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Adversity can be a Spur to Innovation – as shown by the Greatest of Composers

ludwig-van-beethoven-62844_1280Possibly the greatest composer of all time and certainly the most revolutionary was Ludwig van Beethoven.   Before Beethoven classical music was genteel, calm, structured according to strict rules and designed to please wealthy patrons. Beethoven introduced the Romantic Movement with music that was powerful, disturbing and passionate. He composed nine symphonies, five piano concertos, one violin concerto, 32 piano sonatas, and 16 string quartets. He also composed chamber music, an opera, choral works including the celebrated Missa solemnis, and songs. He pushed the boundaries of music and changed the way it was composed and listened to.

Beethoven was born in 1770 in Bonn in Germany. He was one of seven children but only he and two younger brothers survived childhood. His outstanding musical talent was obvious at a young age. His father was ambitious to exploit Ludwig as a child prodigy. The boy was a brilliant pianist and at the age of 13 he was appointed organist of the court of Maximillian Franz, the Elector of Cologne. In 1792 he moved to Vienna where he met Mozart and Haydn both of whom influenced the nature of his early musical compositions. He went on to develop his own kind of musical style in what is known as his heroic period. Beethoven said, “I am not satisfied with the work I have done so far. From now on I intend to take a new way.” He composed a large number of original works on a grand scale. The first major work in his new style was the Third Symphony in E flat, known as the Eroica. It was longer and more ambitious than any previous symphony. It received a mixed reception at its premiere in 1805. Many listeners disliked its length or misunderstood its structure, but some recognised it as a masterpiece.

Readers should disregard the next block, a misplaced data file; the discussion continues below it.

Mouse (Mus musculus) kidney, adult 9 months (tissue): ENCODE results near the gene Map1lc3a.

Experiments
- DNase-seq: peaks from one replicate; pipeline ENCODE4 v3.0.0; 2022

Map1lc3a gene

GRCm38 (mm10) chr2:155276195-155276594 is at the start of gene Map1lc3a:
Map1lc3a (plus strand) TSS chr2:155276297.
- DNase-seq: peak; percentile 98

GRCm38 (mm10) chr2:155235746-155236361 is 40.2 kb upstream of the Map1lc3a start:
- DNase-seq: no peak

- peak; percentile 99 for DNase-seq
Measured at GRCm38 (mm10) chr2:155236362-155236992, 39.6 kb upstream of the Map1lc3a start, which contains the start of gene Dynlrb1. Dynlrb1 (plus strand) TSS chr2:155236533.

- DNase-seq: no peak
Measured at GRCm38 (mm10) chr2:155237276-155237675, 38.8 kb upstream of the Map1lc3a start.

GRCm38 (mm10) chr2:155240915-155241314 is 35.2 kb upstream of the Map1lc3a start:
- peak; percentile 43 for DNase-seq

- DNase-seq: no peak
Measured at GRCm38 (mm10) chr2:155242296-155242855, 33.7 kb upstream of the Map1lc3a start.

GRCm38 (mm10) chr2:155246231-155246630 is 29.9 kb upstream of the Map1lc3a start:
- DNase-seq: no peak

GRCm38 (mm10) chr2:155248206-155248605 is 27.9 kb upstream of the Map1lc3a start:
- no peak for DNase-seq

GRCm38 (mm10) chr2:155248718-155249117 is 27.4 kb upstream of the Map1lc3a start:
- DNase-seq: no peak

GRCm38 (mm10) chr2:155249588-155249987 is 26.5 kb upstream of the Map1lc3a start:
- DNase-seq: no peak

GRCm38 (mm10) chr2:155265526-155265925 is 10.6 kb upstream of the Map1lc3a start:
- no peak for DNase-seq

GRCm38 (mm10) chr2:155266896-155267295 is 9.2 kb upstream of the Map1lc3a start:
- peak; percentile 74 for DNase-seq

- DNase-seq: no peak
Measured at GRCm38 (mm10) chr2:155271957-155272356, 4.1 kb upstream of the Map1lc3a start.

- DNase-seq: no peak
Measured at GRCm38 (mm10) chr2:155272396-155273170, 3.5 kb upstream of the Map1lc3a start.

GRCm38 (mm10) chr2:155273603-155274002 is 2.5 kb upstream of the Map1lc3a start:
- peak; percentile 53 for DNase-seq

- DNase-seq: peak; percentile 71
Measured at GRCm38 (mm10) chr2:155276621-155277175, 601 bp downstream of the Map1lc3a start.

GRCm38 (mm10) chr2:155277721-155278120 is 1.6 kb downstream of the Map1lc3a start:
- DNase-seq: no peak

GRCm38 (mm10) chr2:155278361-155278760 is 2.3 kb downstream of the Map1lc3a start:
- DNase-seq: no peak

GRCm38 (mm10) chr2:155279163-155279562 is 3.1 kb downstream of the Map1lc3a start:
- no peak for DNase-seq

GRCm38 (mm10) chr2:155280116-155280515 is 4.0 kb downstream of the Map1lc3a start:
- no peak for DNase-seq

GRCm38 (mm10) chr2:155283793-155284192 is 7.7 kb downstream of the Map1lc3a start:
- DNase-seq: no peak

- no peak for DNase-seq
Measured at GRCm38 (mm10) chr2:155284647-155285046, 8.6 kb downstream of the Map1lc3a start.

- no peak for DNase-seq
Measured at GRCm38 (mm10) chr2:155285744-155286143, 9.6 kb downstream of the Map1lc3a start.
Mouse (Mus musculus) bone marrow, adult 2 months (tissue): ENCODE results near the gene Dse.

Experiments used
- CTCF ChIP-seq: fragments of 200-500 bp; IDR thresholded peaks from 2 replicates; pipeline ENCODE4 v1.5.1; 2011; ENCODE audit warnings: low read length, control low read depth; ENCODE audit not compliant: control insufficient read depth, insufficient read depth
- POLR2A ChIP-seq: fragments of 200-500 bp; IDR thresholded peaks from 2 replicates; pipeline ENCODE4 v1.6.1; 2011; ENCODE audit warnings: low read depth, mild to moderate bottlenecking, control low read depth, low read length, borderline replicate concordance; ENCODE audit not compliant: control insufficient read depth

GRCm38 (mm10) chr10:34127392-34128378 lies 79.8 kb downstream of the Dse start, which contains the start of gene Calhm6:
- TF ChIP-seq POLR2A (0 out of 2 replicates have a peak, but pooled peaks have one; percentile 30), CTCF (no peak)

Beethoven had to battle a terrible affliction. At the age of 26 he began to lose his hearing. This was a dreadful blow for a professional musician. It caused him profound depression and he even considered suicide. He became completely deaf but this adversity impelled him to an intense level of creativity. Beethoven’s late period from 1815 until his death in 1827 is characterised by compositions of great innovation, power and intellectual depth.

He was acknowledged as a genius during his lifetime. 20,000 people lined the streets at this funeral in Vienna. He was a social revolutionary who deliberately broke normal conventions.   Before Beethoven’s time musicians were paid servants of rich patrons. He demanded and received high fees. He disdained authority and social rank. He stopped performing at the piano if the audience were inattentive or chatted among themselves.

He supported the ideals of liberation and the French Revolution. He dedicated one symphony to Napoleon but revoked the dedication when Napoleon declared himself Emperor. The fourth movement of his ninth and final symphony contains a choral setting of Schiller’s Ode to Joy, an anthem to the brotherhood of humanity.

Beethoven used the affliction of deafness as a spur for even greater and more intense musical innovation. He transformed musical forms and defied social and artistic conventions. Beethoven knew that he was writing for posterity. When musicians complained that they found his music too difficult, he answered, “Do not worry, this is music for the future.”

Based on a chapter in Think like an Innovator by Paul Sloane published by Pearson.

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